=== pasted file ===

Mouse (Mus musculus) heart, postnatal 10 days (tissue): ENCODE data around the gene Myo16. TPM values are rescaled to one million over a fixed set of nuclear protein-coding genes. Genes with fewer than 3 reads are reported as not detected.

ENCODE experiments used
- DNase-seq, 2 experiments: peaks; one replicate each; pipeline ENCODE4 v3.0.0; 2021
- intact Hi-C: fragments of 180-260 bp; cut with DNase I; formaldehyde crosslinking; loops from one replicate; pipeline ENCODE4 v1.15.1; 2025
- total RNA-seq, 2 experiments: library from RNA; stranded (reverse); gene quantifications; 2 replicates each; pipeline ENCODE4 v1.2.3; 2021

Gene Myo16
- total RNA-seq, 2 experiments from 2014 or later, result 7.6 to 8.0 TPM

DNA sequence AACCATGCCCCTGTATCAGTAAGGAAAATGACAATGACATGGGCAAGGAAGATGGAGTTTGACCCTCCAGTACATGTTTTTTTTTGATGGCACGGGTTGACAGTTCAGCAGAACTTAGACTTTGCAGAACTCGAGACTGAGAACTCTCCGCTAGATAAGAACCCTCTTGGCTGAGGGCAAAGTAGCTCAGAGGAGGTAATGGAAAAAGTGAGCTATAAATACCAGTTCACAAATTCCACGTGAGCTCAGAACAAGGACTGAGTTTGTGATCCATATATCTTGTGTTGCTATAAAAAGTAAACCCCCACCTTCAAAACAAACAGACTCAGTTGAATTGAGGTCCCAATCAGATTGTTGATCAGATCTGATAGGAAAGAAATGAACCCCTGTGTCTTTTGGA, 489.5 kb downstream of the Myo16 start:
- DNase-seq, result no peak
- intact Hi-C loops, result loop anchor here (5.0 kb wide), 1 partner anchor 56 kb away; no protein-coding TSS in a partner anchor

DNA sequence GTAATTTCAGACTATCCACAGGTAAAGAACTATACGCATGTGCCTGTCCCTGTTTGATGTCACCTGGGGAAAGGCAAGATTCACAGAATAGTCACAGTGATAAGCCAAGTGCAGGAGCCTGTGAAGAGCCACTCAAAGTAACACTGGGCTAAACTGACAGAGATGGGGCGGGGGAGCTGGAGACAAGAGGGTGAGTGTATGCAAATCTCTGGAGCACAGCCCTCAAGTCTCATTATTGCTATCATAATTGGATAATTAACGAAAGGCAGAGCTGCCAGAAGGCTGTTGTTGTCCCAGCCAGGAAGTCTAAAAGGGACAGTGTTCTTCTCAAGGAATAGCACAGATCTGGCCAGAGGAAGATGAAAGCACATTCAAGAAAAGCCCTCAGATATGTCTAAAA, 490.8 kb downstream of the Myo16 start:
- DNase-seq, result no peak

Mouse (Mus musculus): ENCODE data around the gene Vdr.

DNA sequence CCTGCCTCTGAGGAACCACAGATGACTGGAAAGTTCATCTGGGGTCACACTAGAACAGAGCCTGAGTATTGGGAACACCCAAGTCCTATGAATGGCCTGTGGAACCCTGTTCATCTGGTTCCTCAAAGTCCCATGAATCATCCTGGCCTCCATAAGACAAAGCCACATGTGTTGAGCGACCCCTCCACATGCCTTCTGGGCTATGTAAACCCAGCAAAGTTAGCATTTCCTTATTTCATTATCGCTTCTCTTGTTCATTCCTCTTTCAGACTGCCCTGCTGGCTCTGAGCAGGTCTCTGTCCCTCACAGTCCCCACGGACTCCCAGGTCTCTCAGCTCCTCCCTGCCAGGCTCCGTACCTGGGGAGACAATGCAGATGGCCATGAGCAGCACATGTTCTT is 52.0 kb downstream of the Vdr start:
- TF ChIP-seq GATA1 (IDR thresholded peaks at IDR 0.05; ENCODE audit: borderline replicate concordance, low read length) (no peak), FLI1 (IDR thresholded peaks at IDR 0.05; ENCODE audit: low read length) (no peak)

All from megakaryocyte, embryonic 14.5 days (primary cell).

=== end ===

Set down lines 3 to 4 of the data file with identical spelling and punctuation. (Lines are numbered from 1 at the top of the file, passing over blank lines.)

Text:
- DNase-seq, 2 experiments: peaks; one replicate each; pipeline ENCODE4 v3.0.0; 2021
- intact Hi-C: fragments of 180-260 bp; cut with DNase I; formaldehyde crosslinking; loops from one replicate; pipeline ENCODE4 v1.15.1; 2025